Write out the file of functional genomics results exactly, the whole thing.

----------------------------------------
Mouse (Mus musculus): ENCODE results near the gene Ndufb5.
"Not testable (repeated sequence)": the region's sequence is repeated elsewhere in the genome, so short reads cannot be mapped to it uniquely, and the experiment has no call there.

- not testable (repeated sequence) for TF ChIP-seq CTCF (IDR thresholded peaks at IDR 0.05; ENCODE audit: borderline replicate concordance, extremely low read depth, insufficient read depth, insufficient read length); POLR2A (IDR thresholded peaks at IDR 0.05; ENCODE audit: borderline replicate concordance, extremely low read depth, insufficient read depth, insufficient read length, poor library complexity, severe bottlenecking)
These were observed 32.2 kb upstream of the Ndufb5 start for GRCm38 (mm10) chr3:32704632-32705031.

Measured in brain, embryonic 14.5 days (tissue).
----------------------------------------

Mouse (Mus musculus): ENCODE results near the gene Ndufb5.
"Not testable (repeated sequence)": the region's sequence is repeated elsewhere in the genome, so short reads cannot be mapped to it uniquely, and the experiment has no call there.

- not testable (repeated sequence) for TF ChIP-seq CTCF (IDR thresholded peaks at IDR 0.05; ENCODE audit: borderline replicate concordance, extremely low read depth, insufficient read depth, insufficient read length); POLR2A (IDR thresholded peaks at IDR 0.05; ENCODE audit: borderline replicate concordance, extremely low read depth, insufficient read depth, insufficient read length, poor library complexity, severe bottlenecking)
These were observed 32.2 kb upstream of the Ndufb5 start for GRCm38 (mm10) chr3:32704632-32705031.

Measured in brain, embryonic 14.5 days (tissue).